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Voting changes sweep county, state

The Watauga Agricultural Conference Center, located at 252 Poplar Grove Road, is now the Election Day voting site for Boone. The site has approximately 30 parking spaces and an Appalcart bus stop one-fifth of a mile away. Photo by Bowen Jones | The Appalachian
Bowen W. Jones

The Watauga Agricultural Conference Center, located at 252 Poplar Grove Road, is now the Election Day voting site for Boone. The site has approximately 30 parking spaces and an Appalcart bus stop one-fifth of a mile away. Photo by Bowen Jones  |  The Appalachian
Gov. Pat McCrory signed new voting laws in North Carolina on Aug. 12, the same day the Watauga County Board of Elections changed voting precincts for residents in Watauga County.

New state regulations on voting include the need for voter identification as well as prohibiting registering and voting on the same day during early voting. Locally, the removal of on-campus voting at Appalachian State University could affect student voting.

State changes
North Carolina voters will now be required to show a state-issued ID card before voting. While student IDs issued by universities will not be accepted, military IDs, passports and drivers licenses will all be accepted.

Citizens without any of these forms of identification can receive a free ID from the Department of Motor Vehicles, McCrory said in the News & Observer.

McCrory said that the benefits of an ID requirement reach further than just eliminating voter fraud.

“It will also allow the recipient to engage in a number of mainstream activities that require a photo ID, such as conducting financial transactions, traveling, applying for government benefits or buying Sudafed at the local drug store,” McCrory said in the News & Observer.

Students are still able to vote in their college-address precinct if they are registered in the precinct, regardless of the address listed on their IDs, said Phillip Ardoin, an associate professor of government and justice studies.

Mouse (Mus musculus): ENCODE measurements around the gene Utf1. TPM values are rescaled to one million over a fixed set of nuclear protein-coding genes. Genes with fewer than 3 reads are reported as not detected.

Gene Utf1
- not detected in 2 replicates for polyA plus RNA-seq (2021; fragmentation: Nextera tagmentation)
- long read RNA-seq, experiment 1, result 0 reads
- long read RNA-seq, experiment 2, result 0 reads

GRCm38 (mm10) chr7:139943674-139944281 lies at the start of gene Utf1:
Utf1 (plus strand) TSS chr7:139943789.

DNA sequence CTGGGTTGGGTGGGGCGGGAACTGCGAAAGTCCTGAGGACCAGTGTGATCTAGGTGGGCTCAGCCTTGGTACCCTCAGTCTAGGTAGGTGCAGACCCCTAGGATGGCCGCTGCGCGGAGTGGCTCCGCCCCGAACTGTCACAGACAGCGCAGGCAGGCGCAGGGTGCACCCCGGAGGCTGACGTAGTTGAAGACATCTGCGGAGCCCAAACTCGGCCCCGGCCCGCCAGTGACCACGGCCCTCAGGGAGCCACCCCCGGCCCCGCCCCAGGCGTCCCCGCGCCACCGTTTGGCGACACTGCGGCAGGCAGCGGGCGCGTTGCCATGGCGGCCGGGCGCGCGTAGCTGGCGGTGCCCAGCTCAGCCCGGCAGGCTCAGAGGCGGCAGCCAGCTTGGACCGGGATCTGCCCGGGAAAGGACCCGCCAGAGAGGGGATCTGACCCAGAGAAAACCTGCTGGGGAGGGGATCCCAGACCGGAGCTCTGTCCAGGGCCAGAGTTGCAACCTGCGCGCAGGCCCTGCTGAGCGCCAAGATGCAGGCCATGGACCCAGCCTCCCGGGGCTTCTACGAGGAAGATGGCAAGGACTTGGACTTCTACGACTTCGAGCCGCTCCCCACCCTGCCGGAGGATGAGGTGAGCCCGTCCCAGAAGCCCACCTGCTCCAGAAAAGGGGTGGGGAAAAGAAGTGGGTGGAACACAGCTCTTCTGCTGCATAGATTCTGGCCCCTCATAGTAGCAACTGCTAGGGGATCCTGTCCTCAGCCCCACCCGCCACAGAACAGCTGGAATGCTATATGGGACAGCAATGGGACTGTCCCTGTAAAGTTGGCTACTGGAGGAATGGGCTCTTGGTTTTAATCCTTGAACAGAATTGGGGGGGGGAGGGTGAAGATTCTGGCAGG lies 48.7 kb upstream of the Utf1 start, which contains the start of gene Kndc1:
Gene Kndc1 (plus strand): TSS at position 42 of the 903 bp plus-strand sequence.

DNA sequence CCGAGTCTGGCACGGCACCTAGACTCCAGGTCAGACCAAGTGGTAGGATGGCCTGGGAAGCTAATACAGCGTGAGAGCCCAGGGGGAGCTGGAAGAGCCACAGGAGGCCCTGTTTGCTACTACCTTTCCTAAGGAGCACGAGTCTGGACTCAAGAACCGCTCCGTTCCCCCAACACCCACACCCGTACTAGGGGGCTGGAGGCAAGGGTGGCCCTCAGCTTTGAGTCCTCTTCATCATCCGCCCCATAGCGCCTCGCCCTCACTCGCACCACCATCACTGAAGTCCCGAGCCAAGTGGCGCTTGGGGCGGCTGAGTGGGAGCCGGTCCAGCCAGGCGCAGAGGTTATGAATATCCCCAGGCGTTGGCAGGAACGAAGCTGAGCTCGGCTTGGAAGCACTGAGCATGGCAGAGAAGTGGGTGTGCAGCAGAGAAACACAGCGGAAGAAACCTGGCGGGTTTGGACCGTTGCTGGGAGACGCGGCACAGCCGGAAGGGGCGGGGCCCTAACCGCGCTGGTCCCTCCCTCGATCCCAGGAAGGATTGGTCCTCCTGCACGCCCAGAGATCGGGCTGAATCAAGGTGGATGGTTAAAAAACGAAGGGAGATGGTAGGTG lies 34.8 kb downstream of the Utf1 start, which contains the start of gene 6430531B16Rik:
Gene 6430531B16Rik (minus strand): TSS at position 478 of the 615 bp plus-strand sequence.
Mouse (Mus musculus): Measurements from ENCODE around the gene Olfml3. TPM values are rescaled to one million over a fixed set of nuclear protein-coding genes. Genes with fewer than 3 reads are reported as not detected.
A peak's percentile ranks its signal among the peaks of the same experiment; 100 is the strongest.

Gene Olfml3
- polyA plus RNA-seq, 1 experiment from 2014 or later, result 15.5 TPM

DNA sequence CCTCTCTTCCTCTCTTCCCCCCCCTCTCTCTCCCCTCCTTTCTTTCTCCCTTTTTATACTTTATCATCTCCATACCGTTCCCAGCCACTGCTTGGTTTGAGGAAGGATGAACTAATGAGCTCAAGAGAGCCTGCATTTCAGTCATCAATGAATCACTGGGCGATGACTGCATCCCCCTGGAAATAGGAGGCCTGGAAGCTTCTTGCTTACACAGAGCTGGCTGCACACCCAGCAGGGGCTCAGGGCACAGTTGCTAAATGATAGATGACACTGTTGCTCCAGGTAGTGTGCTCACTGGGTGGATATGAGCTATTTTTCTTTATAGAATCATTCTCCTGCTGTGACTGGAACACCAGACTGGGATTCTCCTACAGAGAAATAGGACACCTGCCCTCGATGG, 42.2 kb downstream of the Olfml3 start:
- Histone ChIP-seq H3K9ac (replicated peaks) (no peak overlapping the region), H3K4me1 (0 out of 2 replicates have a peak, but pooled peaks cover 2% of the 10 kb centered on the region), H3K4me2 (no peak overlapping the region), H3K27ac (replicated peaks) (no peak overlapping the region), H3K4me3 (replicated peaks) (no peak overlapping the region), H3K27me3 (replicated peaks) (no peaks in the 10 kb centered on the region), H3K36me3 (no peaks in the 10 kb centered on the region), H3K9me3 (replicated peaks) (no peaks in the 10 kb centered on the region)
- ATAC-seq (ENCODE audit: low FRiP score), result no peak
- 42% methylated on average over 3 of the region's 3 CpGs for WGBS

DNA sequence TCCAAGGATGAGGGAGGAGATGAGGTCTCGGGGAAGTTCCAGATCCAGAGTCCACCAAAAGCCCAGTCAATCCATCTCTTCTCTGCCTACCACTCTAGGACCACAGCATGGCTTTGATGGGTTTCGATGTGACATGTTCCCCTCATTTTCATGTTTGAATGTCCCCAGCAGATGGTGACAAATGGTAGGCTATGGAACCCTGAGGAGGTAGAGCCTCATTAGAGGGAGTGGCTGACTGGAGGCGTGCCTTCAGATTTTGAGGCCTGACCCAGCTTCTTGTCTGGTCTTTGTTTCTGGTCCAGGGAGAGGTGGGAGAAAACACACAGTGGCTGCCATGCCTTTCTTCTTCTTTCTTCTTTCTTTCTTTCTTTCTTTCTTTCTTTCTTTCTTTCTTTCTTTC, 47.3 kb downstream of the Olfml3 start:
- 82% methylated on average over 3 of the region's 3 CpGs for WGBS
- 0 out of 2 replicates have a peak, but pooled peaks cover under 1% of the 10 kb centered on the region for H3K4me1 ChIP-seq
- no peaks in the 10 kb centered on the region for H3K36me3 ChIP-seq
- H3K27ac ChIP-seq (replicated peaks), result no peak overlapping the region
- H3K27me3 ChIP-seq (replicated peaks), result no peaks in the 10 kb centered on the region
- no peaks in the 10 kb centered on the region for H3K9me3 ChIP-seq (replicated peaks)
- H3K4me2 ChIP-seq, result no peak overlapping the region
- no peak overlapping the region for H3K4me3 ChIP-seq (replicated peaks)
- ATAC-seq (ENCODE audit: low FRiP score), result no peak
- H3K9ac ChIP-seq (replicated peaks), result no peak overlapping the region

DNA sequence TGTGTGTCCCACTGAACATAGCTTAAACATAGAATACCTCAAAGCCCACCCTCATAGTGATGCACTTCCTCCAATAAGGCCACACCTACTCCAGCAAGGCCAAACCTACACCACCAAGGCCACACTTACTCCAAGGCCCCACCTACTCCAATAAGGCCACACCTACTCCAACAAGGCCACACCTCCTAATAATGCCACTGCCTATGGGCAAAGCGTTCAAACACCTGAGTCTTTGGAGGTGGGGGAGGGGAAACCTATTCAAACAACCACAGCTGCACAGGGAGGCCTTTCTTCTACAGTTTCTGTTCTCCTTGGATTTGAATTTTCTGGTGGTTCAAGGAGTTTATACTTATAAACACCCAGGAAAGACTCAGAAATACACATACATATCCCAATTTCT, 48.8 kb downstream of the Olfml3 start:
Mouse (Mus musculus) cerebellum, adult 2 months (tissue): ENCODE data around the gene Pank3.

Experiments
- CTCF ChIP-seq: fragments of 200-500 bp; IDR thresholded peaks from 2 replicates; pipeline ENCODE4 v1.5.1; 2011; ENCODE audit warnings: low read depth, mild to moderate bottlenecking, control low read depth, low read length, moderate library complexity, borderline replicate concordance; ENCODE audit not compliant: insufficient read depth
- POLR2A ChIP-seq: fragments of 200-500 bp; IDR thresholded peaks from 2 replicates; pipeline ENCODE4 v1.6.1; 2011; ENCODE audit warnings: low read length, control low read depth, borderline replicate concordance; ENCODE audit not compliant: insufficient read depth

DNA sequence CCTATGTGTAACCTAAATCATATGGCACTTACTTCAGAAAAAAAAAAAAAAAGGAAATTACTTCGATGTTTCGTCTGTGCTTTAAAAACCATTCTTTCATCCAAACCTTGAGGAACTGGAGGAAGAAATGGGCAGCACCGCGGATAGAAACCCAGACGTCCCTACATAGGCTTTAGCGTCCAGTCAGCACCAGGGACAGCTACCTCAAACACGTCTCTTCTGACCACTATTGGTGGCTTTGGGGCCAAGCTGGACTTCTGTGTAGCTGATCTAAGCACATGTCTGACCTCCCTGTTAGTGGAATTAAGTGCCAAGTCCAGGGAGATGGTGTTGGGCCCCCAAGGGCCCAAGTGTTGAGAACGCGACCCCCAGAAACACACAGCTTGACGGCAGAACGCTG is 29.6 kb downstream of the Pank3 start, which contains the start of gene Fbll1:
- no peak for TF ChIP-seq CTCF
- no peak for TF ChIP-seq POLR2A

While the county changes are important, the state changes will most greatly affect students, he said.

“While changing the precincts is important – it’s going to cause lines and stuff like that – the bigger issue for ASU students is the change of voting ID and the inability for students to use their ASU IDs to vote and show their residence,” Ardoin said. “That is going to be a much larger issue and have a much greater impact on limiting student voting and participation.”

Ardoin, who is currently researching college student voting, said both the county and state decisions could have a negative effect on students in the long term.

“I understand the short term,” Ardoin said. “They’re not getting the support from college students, so the idea is, ‘Let’s prevent them from voting.’ But there are some major long-term implications of this.”

These implications include a possible link for students between voter suppression and the Watauga County Republican Party, he said.

The lack of on-campus voting could also cause students to be less interested in civic engagement, Ardoin said.

“If we can engage people when they’re young, we find that they become engaged and stay engaged in politics and civic engagement, which I think we’d all agree is an important issue,” he said. “But this legislation and these recent changes in voting laws and standards of voting in Boone clearly are going to reduce participation and civic engagement.”

The bill also eliminates registering and voting on the same day during early voting and disallows pre-registration by 17-year-olds.

Local changes
In a two-to-one decision, the Watauga County Board of Elections voted to condense three Boone precincts into one, eliminating Plemmons Student Union as a polling place.
This decision was due to low voting numbers within the precinct, according to the resolution. The new combined precinct will serve approximately 8,200 registered voters. Voters will now be able to vote early at the Watauga County Commissioners Boardroom across from Mellow Mushroom in downtown Boone and on Election Day at the Watauga County Agricultural Conference Center on Poplar Grove Road.

The Agricultural Conference Center has approximately 30 parking spots and can hold approximately 100 people, said Jim Hamilton, director of the center.

“The Watauga County Board of Elections finds that the Watauga County Agricultural Conference Center has ample space, ample parking, easy access to machine and equipment storage and is in full compliance with the requirements for polling places as set forth by the General Statutes, [the Help America Vote Act], the [Americans with Disabilities Act] and state regulations,” according to the resolution.